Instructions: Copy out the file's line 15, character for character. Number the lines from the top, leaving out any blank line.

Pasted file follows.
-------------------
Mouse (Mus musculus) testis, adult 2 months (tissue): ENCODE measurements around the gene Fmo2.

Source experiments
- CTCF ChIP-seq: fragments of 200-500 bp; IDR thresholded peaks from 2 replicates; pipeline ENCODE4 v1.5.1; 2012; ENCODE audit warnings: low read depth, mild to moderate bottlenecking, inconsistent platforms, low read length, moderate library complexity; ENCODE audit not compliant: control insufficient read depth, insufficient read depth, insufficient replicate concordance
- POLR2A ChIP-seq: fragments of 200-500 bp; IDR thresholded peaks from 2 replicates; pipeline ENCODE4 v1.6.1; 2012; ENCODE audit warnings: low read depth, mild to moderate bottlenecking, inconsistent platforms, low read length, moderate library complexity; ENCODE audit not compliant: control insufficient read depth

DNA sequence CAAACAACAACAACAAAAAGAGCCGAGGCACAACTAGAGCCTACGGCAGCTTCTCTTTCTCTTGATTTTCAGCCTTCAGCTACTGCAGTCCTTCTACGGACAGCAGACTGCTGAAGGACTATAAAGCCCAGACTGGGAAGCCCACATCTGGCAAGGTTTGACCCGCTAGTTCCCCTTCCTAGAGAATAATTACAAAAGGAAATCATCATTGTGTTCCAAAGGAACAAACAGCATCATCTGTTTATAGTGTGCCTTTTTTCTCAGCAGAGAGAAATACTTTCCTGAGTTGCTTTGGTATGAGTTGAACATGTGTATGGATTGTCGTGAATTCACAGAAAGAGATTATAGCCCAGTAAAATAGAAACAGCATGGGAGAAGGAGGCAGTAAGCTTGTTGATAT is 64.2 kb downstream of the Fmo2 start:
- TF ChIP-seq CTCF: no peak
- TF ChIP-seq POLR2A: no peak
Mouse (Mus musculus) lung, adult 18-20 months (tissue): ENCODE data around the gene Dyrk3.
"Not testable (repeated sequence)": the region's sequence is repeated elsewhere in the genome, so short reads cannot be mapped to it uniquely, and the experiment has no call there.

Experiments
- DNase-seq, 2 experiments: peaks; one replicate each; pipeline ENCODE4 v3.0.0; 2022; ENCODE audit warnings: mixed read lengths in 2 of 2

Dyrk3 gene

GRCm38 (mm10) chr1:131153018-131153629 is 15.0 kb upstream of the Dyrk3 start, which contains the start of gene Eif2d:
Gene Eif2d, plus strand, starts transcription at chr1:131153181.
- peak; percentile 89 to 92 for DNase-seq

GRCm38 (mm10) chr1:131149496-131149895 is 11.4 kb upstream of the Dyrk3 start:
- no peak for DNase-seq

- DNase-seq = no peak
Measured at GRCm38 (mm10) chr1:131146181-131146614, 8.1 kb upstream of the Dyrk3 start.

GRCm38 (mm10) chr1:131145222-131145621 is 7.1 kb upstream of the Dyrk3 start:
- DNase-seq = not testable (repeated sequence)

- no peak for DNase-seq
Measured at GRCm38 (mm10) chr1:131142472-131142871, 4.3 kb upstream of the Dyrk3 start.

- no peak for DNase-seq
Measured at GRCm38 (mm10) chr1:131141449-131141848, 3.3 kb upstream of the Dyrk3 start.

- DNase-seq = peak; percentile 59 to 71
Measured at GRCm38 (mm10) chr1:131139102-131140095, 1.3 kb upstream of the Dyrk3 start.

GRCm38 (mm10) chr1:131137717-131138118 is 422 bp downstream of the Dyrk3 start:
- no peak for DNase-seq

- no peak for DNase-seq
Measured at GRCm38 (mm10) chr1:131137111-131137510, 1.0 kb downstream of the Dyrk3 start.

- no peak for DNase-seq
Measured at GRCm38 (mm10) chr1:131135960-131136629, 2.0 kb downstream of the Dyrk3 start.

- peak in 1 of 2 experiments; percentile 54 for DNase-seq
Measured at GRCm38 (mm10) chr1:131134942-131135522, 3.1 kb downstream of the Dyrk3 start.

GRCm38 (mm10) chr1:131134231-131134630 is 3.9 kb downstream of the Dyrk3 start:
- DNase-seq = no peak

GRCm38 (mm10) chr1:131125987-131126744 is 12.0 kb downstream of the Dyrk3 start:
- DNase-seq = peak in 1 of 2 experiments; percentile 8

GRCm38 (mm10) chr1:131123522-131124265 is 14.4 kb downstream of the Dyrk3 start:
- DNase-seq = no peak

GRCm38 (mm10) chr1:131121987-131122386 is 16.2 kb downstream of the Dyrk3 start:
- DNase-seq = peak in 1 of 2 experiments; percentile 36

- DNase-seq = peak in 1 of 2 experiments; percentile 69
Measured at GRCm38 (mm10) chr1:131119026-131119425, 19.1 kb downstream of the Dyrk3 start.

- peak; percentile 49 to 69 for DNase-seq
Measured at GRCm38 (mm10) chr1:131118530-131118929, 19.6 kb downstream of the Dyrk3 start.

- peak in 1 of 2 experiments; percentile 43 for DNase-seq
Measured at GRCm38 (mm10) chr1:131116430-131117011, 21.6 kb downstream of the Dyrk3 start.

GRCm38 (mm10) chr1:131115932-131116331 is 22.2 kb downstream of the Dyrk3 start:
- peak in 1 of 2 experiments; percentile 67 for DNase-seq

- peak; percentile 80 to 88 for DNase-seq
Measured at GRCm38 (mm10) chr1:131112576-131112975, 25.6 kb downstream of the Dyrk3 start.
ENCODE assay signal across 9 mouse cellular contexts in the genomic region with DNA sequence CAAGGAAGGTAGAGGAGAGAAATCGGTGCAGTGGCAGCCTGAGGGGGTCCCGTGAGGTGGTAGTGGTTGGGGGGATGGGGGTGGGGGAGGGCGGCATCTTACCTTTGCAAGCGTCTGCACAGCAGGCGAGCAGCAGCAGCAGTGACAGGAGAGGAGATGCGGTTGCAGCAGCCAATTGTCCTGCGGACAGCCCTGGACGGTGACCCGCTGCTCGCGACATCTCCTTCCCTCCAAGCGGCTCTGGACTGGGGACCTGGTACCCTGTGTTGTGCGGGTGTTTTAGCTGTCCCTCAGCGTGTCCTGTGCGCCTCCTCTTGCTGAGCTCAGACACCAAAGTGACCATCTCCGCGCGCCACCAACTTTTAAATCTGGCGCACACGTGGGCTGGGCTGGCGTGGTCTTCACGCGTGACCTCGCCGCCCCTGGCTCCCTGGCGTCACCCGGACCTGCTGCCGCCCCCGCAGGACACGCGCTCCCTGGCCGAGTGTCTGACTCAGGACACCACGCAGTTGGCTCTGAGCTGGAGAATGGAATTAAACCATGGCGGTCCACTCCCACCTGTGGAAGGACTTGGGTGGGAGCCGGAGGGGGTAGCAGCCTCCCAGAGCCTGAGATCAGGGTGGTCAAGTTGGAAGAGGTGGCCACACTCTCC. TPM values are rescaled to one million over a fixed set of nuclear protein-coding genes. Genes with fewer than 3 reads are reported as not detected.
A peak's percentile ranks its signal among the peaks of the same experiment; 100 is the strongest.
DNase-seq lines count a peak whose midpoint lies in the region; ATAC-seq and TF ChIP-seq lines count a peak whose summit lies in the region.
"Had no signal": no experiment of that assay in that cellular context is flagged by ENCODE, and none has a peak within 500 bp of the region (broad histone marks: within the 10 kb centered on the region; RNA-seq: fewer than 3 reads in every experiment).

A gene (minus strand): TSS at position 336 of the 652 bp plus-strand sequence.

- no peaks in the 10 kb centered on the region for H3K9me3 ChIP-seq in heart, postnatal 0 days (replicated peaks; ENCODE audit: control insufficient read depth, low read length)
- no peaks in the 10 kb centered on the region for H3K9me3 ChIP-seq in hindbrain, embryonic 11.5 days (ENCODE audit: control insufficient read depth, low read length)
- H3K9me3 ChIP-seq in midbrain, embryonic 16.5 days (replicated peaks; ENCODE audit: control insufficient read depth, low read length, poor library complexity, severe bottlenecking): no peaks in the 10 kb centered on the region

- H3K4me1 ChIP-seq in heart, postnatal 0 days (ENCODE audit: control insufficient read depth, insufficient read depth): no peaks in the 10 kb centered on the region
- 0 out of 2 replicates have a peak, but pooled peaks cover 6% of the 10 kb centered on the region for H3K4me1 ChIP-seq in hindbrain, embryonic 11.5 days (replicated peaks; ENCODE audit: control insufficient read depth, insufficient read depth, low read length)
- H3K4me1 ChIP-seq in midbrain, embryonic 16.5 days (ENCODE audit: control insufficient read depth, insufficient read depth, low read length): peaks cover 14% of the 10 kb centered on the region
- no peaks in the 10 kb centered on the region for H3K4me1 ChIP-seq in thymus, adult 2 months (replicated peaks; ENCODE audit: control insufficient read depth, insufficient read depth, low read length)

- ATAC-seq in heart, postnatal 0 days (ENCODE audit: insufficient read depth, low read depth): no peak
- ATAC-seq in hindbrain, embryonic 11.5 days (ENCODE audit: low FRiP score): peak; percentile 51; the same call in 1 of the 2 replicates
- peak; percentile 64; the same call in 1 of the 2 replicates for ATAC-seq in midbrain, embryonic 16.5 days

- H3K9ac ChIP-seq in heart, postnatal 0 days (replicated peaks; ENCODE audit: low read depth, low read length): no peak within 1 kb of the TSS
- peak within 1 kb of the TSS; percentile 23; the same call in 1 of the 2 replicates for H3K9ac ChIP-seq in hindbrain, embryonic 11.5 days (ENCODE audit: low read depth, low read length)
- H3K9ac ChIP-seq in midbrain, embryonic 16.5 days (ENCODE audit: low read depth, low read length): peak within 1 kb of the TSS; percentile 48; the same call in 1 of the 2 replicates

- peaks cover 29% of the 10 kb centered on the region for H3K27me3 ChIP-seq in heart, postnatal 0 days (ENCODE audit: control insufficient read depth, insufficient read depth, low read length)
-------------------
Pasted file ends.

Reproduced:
- peak; percentile 89 to 92 for DNase-seq